The best place to start would be taking a look at the chipset features which are consistent throughout the PT880 Pro, PT894 and PT894 Pro parts and then later explain the differences between each of the chipsets.
Each chipset uses the same "High Performance Memory Controller" (nicknamed "StepUp" for obvious reasons) which contains official support for both Dual Channel DDR and DDR-II memory standards - keep in mind though that you cannot run DDR and DDR-II together on the same motherboard. On the DDR side we have the expected DDR-400 support and on the DDR-II side there is official support for DDR-II 667 which will help increase memory bandwidth when running the CPU and memory with dividers. As mentioned earlier, motherboard manufacturers will be able to choose whether or not they provide DDR or DDR-II or both on their retail boards and we shouldn't have to mention again why this is important (refer to the introduction if you skipped it).
All new VIA PT chipsets contain full support for up to 1066MHz FSB processors which is a fairly big plus as on the Intel side you need to spend extra dollars to obtain 1066FSB processor support from the premium 925XE chipset. The Northbridge and Southbridge are connected through VIA's "Ultra V-Link" bus which provides a plentiful 1066MB/s link.
While I haven't personally had much experience at all with VIA onboard audio, this is an area VIA seems to be pushing with the VIA Vinyl HD Audio solution which is universal among all chipsets. It supports 24/96 resolution outputs along with advanced 3D sound emulation through the integrated VIA Envy24PT sound processor. These specifications are up there with the Sound Blaster Audigy2 which shows that VIA consider audio an important part of their overall chipset product.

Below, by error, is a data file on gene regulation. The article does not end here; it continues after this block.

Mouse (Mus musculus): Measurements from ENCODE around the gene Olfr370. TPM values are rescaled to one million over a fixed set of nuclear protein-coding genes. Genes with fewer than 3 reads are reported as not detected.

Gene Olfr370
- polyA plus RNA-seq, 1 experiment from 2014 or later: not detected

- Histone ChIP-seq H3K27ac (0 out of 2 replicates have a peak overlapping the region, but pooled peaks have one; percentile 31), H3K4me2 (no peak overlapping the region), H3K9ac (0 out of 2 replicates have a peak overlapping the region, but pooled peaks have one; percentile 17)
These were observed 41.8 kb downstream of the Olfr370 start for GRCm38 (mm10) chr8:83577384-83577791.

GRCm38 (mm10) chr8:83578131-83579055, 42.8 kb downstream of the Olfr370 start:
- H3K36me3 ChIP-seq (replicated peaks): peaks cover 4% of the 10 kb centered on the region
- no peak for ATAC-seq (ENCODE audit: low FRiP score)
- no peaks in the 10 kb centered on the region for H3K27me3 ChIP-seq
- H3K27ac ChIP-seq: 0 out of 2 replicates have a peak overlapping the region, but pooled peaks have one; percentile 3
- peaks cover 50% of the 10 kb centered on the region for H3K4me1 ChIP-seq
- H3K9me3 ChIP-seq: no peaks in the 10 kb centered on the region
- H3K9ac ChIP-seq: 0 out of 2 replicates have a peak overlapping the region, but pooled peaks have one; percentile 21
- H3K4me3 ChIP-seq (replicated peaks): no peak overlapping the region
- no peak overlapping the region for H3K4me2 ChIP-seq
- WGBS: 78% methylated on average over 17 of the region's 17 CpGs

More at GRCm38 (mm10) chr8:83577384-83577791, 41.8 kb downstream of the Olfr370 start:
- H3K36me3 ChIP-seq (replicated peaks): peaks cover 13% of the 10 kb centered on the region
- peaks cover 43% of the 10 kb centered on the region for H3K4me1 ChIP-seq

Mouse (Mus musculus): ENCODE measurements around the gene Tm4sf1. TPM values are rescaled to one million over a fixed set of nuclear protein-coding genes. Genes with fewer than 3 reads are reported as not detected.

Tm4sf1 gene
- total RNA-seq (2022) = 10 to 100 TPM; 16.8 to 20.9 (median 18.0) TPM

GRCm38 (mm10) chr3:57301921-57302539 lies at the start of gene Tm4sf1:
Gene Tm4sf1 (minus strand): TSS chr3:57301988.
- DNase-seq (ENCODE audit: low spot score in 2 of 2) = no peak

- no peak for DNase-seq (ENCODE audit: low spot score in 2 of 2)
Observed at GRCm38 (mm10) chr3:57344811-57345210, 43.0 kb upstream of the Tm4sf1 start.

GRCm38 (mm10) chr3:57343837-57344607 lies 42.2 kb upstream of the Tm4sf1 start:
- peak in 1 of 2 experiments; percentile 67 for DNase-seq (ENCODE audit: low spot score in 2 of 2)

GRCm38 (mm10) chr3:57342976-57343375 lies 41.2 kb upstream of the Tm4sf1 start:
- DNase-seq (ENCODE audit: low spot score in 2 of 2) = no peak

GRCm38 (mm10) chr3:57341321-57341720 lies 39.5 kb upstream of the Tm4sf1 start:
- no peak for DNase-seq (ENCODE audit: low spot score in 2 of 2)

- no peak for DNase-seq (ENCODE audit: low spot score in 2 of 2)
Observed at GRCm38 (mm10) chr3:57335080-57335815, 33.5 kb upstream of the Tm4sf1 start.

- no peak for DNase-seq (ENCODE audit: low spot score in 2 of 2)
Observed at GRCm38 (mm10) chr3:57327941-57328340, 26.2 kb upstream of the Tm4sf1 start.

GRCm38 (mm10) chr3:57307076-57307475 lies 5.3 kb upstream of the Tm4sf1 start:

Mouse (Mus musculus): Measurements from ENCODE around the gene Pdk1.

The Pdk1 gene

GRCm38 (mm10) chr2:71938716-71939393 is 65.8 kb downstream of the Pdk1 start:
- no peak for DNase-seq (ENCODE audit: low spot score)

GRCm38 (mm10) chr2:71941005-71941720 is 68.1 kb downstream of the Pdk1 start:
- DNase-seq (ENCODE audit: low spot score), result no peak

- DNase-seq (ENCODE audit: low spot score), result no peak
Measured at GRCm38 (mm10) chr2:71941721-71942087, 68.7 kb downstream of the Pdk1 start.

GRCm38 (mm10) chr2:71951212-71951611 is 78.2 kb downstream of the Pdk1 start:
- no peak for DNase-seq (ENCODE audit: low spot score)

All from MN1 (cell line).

Storage is also something VIA aren't taking lightly with full support through the new VT8251 Southbridge for SATAII which increases data transfer rates to 300MB/s which is twice the speed of current SATA drives as well as adds native support for Command Queuing which basically optimizes the way data is collected from the hard drive and hence provides a performance increase. SATAII drives should come on the market later this year.
Through SATAII you also have the ability to use a technology called Port Multiplier which allows you to add up to 60 drives per controller, according to VIA. It sounds very funky but the 300MB/s of bandwidth is shared between all the connected drives so in reality you probably wouldn't use anymore than 2 or 3 at most. Additionally through VIA's revised native V-RAID system you have the ability to use just about every RAID method you can think of (minus RAID 10) including RAID 5 which is RAID 0 + 1 with just three hard disk drives and it is something VIA are claiming they are first to the market with.
The Southbridge which will be used with each of the VIA chipsets is the new VT8251. It provides the support for the SATAII and V-RAID we just talked about along with an extra two PCI Express lanes, eight USB 2.0 ports, 10/100 LAN and 8 channel audio. VIA have told us that the new VT8251 Southbridge will not be featured on retail motherboards until Q2 2005, until then the older VT8237 will be used. It just may pay waiting till boards are released with this newer Southbridge.
That covers just about all of the common features of the new VIA PT chipsets except graphics interfaces but that's what separates all three products so continue on and find out what is different between each chipset.
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